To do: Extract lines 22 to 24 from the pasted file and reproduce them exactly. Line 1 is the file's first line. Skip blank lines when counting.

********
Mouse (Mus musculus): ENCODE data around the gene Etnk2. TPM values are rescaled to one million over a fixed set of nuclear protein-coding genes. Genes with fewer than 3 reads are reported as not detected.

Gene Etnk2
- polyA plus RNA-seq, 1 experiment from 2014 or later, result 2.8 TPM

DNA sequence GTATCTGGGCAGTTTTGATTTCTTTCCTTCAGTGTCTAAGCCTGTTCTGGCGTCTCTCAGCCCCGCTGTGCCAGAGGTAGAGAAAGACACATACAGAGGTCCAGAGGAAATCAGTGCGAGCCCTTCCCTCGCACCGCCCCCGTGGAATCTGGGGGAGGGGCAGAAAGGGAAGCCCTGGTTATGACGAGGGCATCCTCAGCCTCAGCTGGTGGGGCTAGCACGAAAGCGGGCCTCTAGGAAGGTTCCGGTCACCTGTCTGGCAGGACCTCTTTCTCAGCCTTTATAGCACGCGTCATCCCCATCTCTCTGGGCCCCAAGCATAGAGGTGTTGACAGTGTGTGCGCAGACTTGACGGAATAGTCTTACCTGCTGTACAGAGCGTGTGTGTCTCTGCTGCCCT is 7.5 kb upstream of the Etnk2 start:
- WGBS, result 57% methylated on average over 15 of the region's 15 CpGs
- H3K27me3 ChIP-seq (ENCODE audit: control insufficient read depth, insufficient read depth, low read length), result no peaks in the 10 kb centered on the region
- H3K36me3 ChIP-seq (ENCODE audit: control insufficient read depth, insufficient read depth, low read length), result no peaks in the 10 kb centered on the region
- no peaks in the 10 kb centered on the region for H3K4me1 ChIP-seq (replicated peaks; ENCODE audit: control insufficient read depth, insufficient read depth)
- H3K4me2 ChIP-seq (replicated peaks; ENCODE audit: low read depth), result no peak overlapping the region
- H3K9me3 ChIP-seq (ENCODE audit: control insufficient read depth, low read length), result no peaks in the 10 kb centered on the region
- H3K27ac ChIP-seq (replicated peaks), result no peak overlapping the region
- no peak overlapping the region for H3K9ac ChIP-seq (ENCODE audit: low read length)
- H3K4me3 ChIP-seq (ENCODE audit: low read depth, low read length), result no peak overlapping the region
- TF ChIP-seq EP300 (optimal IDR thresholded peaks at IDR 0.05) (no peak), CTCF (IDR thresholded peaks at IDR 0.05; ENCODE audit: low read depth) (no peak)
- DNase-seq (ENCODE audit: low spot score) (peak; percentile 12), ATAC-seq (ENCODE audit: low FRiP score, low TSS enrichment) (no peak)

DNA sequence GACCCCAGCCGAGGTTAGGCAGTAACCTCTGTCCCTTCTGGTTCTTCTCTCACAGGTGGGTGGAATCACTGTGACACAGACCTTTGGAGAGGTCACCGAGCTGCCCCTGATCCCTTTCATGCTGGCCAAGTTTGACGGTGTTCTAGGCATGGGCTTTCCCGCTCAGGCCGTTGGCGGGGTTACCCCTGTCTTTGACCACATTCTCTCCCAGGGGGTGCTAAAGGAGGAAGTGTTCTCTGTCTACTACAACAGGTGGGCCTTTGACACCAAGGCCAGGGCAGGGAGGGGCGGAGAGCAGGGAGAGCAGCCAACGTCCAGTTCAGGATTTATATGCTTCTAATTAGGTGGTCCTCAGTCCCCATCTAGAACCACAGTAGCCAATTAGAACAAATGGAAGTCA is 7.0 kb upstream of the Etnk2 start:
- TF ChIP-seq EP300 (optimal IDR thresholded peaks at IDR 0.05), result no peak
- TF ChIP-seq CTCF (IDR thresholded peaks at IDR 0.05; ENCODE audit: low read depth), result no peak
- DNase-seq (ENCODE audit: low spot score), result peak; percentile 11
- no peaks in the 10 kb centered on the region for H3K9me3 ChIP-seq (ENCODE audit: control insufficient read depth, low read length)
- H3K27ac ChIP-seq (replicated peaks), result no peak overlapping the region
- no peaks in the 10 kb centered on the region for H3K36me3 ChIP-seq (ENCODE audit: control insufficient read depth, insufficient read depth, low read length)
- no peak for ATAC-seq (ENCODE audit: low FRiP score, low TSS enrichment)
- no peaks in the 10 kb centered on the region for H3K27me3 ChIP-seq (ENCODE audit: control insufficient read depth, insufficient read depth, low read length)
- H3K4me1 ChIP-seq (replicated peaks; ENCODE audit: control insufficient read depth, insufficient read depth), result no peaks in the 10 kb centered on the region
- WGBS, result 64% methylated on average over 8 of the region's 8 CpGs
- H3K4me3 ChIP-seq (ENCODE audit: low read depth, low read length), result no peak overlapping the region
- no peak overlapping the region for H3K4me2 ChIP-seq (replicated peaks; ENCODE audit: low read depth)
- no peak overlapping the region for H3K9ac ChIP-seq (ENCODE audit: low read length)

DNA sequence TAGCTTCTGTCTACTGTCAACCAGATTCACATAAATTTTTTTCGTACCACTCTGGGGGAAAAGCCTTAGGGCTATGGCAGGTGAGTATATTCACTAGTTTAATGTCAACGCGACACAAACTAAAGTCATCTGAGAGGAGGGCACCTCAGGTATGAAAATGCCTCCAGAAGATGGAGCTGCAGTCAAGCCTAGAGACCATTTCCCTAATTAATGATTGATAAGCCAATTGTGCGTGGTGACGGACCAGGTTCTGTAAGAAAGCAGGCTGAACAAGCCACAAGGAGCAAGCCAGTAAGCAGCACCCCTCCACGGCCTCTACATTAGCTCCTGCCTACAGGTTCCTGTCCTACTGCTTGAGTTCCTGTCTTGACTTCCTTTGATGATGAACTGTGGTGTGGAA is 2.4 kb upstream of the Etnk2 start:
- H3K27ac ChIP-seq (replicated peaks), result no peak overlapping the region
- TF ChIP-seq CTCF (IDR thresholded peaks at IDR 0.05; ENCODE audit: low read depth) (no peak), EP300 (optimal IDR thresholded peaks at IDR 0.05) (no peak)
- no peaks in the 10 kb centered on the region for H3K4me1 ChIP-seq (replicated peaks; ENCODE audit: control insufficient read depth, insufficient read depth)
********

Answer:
- no peaks in the 10 kb centered on the region for H3K36me3 ChIP-seq (ENCODE audit: control insufficient read depth, insufficient read depth, low read length)
- no peak for ATAC-seq (ENCODE audit: low FRiP score, low TSS enrichment)
- no peaks in the 10 kb centered on the region for H3K27me3 ChIP-seq (ENCODE audit: control insufficient read depth, insufficient read depth, low read length)